For K5 owners: does the AA model motivate you to upgrade and why?

Started Sep 21, 2012 | Discussions thread
tigrebleu Senior Member • Posts: 2,020
Not always true.

Pentax_Prime wrote:

I can tell you the best studio portrait photographers aren't using an APS-C camera for their work - AA filter or not. The only reason most will buy the K-52s over the K-52 is resolution and clarity in landscape.

Annie Lebowitz, known for her numerous Vogue magazine and Rolling Stone magazine covers, is now using an EOS 7D, because she says "the APS-C has reached the level of quality she needs for prints in magazines". She's gone from film medium format to FF digital to APS-C digital.

The big plus in favor of the FF for portrait is the reduced DOF provided by the non-cropped sensor. Indeed, while on a FF, a good old 85mm F/1.4 give you a certain DOF, you need a 50mm F/1.4 to stick to the same field of view on APS-C, which increases the DOF you get. Although it won't matter at times (maybe you'll want to shoot with the lens stopped down), it will matter when looking for shallow DOF.

So while many photographers have adopted the FF cameras over the APS-C because of DOF control, many others have chosen the MF (and lately, the D800E) exactly because of its lack of AA filter, which provides much more detail in eyelashes, irises, etc.

I personally talked to two pros who switched from the 5DII to the D800E for their studio portrait work, as the lack of AA filter improved the rendition of detail they were looking for in their pictures. Before, they had switched from the D700 or the 5D Mk I to the 5DII because of its weaker AA filter and its higher resolution.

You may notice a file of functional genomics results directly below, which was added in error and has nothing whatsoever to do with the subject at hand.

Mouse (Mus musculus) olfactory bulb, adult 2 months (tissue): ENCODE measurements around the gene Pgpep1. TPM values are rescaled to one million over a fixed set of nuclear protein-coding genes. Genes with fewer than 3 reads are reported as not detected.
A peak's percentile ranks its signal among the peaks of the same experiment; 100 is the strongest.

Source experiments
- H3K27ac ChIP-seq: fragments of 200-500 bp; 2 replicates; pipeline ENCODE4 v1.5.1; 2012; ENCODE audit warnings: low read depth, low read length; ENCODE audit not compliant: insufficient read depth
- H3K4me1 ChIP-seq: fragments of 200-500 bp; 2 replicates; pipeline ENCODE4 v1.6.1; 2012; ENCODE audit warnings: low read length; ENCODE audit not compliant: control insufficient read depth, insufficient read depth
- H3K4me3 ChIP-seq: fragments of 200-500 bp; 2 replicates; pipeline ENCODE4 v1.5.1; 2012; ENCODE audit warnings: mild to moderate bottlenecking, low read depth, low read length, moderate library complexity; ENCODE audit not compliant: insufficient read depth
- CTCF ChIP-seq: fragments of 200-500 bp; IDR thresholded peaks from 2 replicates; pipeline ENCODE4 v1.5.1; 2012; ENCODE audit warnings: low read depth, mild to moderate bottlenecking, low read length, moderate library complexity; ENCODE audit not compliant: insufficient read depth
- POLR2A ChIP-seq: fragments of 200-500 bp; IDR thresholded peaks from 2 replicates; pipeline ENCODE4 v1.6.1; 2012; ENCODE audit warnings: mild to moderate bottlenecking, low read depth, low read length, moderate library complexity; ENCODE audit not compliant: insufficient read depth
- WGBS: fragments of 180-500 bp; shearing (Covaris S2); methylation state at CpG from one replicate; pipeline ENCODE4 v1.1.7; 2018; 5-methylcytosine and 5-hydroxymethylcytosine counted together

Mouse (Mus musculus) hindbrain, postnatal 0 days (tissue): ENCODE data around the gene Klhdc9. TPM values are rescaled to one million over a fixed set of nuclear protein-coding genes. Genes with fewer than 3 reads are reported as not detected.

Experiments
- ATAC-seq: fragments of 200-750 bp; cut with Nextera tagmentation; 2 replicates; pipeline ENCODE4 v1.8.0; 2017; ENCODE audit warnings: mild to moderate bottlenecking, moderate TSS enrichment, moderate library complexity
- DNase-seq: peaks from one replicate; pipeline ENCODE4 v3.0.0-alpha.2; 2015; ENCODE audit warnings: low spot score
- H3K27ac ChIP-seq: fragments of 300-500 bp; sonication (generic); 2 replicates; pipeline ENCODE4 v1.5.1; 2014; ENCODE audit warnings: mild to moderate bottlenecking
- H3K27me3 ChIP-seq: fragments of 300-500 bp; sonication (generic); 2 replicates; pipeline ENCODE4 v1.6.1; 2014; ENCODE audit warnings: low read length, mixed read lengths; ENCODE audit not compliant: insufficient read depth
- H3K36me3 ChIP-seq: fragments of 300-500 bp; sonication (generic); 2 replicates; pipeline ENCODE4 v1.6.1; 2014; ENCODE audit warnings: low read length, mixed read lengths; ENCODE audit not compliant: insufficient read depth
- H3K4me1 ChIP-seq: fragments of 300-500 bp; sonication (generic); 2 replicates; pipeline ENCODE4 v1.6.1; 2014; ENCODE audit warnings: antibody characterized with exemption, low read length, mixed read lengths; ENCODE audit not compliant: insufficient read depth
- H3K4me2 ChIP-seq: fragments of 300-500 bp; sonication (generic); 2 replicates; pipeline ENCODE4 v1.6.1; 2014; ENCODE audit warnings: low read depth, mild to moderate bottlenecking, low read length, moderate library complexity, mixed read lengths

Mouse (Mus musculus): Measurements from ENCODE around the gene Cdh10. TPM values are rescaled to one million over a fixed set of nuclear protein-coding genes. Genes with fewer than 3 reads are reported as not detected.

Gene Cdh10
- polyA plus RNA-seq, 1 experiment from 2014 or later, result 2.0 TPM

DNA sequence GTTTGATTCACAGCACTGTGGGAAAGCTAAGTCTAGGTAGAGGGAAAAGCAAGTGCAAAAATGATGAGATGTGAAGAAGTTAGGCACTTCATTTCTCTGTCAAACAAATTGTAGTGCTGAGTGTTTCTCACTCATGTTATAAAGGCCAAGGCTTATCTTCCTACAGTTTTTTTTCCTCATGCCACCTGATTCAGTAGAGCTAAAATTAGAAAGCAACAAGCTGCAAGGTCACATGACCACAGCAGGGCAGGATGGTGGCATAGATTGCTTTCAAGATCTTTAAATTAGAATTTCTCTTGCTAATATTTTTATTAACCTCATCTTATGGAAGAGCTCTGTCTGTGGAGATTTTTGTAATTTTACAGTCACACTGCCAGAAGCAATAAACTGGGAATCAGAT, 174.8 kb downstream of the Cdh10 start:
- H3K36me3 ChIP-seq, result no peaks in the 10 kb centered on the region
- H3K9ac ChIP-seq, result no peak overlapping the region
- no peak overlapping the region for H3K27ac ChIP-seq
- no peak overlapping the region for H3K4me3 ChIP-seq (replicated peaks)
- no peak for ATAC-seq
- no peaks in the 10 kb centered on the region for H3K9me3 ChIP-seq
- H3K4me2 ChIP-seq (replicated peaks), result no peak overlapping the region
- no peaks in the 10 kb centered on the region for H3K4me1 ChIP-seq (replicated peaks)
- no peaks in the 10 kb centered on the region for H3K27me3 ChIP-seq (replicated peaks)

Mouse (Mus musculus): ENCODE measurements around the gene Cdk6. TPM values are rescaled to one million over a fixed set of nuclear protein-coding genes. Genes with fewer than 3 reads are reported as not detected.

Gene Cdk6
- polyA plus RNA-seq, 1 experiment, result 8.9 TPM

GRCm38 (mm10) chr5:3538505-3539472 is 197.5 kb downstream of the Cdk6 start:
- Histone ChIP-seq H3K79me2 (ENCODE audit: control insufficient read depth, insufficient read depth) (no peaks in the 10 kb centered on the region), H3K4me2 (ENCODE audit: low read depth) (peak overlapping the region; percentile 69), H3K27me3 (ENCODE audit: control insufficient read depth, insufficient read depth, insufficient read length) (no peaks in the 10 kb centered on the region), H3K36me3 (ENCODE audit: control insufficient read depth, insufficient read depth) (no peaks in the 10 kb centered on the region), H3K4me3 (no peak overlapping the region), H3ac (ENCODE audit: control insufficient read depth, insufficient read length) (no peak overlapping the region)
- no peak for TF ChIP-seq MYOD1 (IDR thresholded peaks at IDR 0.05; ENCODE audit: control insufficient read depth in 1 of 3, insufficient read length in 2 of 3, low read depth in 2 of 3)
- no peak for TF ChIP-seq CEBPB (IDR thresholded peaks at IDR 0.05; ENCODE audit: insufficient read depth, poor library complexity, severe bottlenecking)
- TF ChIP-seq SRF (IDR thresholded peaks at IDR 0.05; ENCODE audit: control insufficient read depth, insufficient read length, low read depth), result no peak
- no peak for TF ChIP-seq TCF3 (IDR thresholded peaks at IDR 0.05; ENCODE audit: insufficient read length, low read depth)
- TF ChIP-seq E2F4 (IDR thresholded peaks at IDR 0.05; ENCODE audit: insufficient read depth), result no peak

Still, a lot of photographers have adopted the FF because of its professional appeal on the clients. Indeed, it's often hard to look professional when shooting with a D3100. Using a D800 or 5DIII may make you look like a more seasoned photographer.

However, I also read on a photographer's blog that he switched to a Phase One 645 system because he was tired of having clients trying to show him how to use his camera (an EOS 5DII), simply because the clients were personally using the same camera. That's the backlash of affordable FF DSLRs. Amateurs can now use them as well, and they suddenly think that makes them pros because pros use the same DSLR.

Although it's still craft, creativity and professionalism that makes the professional what she/he is (and not the camera), many people still think the camera plays a huge role, which isn't fair to the pro. The camera does play a role, but just one role among many others.

-- hide signature --

If photography can be considered like painting, then I'm still at the preschool "paint with your fingers" level.

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